Enrollment in the service learning program demonstrated a statistically significant change in collective efficacy (t(60) = -2.11, p < .05), group potency (t(60) = -2.90, p < .05), and the composite of social empowerment (t(60) = -2.34, p < .05). Results for shared agency were not significant. Finding increased levels of collective efficacy supports the theoretical design of the program as a means of facilitating the group-level benefits attributed to collective service on behalf of others, as Bandura and others proposed. In serving others to meet authentic needs in the community, participants perceived that their collective capabilities could and did make a difference in the world. Theoretically, the increase in collective efficacy signals a potential increase in self-efficacy. The finding on group potency suggests that there are benefits to participating in the co-curricular program that go beyond service learning, since this construct is not task specific. This signals that service learning has a power to create a group effect beyond the program, with potential benefits that may manifest elsewhere. Findings here suggest that participants have a greater confidence in their abilities together. The finding on shared agency was not significant, and this is discussed in the paper, including theoretical implications for Socially Empowered Learning. The results for social empowerment help answer the second question of the study, which asks if service learning is an effective form of Socially Empowered Learning? The statistically significant increase in social empowerment supports an answer of yes, with the caveat that a larger sample size would be required to generalize this to all service learners. Findings here support the proposition that service learning is indeed an effective form of Socially Empowered Learning. This also suggests that service learning is a powerful mechanism for engaging undergraduate students in their post-secondary education.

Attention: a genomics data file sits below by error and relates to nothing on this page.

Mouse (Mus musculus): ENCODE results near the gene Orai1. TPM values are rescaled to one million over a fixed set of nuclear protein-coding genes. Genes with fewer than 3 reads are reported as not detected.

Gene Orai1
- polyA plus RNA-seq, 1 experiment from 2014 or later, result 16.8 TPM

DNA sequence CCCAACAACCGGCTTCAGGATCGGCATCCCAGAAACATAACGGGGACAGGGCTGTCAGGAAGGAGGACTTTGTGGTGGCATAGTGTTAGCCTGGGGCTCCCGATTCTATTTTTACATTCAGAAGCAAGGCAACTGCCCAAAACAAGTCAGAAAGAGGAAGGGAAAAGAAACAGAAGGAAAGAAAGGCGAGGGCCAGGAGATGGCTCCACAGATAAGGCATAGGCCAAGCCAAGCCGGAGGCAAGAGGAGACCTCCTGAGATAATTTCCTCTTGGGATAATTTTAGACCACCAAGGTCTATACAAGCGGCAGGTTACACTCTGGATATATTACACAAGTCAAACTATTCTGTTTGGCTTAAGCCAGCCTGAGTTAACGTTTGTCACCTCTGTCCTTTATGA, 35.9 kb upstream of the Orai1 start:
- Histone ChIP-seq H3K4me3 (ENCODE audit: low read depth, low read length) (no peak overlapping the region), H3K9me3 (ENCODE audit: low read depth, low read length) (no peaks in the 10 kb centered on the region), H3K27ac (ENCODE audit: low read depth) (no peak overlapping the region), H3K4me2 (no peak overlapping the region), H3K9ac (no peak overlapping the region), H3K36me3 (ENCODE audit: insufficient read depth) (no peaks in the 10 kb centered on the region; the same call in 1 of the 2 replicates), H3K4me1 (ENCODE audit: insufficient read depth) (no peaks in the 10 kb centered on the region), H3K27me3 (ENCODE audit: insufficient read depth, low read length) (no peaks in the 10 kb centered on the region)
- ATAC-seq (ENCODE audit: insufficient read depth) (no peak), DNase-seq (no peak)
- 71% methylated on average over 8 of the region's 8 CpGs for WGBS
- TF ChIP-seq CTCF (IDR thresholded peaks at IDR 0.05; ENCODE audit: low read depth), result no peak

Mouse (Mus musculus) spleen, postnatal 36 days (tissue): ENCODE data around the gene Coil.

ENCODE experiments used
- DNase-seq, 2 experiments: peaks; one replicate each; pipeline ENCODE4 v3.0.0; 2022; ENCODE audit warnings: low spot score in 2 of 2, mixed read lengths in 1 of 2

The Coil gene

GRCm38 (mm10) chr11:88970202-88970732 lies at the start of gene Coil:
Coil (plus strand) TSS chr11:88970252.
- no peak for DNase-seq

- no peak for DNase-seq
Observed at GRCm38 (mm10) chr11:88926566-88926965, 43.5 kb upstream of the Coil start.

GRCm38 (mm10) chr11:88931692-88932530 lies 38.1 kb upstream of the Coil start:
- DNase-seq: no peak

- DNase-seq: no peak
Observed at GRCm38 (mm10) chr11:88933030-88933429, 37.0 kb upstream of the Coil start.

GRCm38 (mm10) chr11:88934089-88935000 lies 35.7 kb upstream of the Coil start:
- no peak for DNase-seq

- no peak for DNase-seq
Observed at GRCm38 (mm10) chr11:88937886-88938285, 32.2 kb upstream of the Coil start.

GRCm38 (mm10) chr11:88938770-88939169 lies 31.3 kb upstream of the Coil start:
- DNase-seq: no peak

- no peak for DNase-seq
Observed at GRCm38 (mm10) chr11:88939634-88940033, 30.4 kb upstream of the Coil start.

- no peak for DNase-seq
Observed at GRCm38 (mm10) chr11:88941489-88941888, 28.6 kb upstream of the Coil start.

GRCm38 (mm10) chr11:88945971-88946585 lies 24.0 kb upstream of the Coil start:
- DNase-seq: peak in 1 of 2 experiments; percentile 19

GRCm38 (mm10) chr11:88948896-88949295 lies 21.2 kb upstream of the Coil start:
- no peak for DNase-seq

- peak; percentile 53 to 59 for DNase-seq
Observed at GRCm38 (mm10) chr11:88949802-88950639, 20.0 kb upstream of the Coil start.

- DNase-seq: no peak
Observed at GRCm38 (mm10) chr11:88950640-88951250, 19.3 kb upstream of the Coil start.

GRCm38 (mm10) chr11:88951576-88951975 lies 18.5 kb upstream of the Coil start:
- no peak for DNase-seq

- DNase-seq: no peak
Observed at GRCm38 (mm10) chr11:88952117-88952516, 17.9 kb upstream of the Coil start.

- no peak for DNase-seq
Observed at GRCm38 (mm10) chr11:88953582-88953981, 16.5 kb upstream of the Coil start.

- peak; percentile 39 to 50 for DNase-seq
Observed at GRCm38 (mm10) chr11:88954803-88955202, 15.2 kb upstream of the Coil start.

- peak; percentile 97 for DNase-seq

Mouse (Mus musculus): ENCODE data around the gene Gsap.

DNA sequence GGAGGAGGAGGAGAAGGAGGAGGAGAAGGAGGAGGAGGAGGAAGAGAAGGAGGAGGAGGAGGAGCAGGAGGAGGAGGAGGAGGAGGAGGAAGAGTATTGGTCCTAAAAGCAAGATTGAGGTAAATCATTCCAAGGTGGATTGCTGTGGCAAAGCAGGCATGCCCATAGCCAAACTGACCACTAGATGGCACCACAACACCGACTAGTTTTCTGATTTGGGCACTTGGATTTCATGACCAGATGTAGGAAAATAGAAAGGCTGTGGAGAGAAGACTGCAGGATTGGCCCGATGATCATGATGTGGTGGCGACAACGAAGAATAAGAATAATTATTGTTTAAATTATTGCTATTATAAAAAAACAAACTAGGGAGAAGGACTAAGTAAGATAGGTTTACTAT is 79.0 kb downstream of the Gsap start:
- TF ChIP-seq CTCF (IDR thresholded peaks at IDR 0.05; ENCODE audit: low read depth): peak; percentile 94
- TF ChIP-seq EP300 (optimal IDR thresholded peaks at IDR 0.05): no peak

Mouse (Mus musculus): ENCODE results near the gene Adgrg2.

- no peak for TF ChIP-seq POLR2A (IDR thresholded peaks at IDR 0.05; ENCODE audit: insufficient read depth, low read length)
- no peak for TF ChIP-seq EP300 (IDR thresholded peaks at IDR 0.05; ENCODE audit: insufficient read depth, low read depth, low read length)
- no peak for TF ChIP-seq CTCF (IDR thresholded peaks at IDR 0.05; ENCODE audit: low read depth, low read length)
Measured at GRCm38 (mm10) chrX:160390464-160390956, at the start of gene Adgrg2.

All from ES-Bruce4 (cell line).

Bandura, Albert, 2006. “Guide for Constructing Self-Efficacy Scales.” In Self-Efficacy Beliefs of Adolescents, edited by Frank Pajares and Tim Urdan, (5)307–337. Greenwich: Information Age Publishing. Calvert, Victoria. 2011. “Service Learning to Social Entrepreneurship: A Continuum of Action Learning.” Journal of Higher Education Theory and Practice 11(2):118. Collins, Denise, and Aaron Einfeld. 2008. “The Relationships Between Service-Learning, Social Justice, Multicultural Competence, and Civic Engagement.” Journal of College Student Development 49(2):95–109. Dorado, Silvia, and Dwight E. Giles, Jr. 2004. “Service-Learning Partnerships: Paths of Engagement.” Michigan Journal of Community Service-Learning 11(1):25–37. Fredericksen, Patricia J. 2000. “Does Service Learning Make a Difference in Student Performance?” Journal of Experiential Education 23(2):64–74. Frost, David. 2006. “The Concept of ‘Agency’ in Leadership for Learning.” Leading and Managing 12(2):19–28. Gallini, Sara M., and Barbara E. Moely. 2003. “Service-Learning and Engagement, Academic Challenge, and Retention.” Michigan Journal of Community Service Learning 10(1):5–14. Guzzo, Richard A., Paul R. Yost, Richard J. Campbell, and Gregory P. Shea. 1993. “Potency in Groups: Articulating a Construct.” British Journal of Social Psychology 32:87–106. Kuh, George D., Robert M. Gonyea, and Julie M. Williams. 2005. “What Students Expect from College and What They Get.” In Promoting Reasonable Expectations, edited by Thomas E. Miller, Barbara E. Bender, and John H. Schuh, 65–83. San Francisco: Jossey-Bass. Lund, Darren E., Bronwyn Bragg, Erin Kaipainen, and Lianne Lee. 2014. “Preparing Pre-Service Teachers Through Service-Learning: Collaborating with Community for Children and Youth of Immigrant Backgrounds.” International Journal of Research in Teacher Education 2:1–32. Martin, Brittany H. 2014. “Reaching Out and Drawing In: A Conceptual Framework for Socially Empowered Learning and Student Engagement.” Conference Proceedings, American Educational Research Academy, Philadelphia, PA, April 2014. Martin, Brittany H., and Ann E. Calvert. 2015. “Socially Empowered Learning: Testing a New Model for Intellectual Engagement.” Canadian Society for Study of Education, Congress, Ottawa, Ontario, Canada. Martin, Brittany H. 2018. “Social Empowerment: The Evolution of a Model and Scale Design that Measures Arts Integration, Social Enterprise, and Other Socially Empowered Learning.” International Journal of Arts Education, in press. Stanton, Timothy K., Dwight E. Giles Jr., and Nadinne Cruz. 1999. Service-Learning: A Movement’s Pioneers Reflect on Its Origins, Practice, and Future. San Francisco: Jossey-Bass. Warren, Jami L. 2012. “Does Service-Learning Increase Student Learning? A Meta-Analysis.” Michigan Journal of Community Service Learning 18(2):56–61.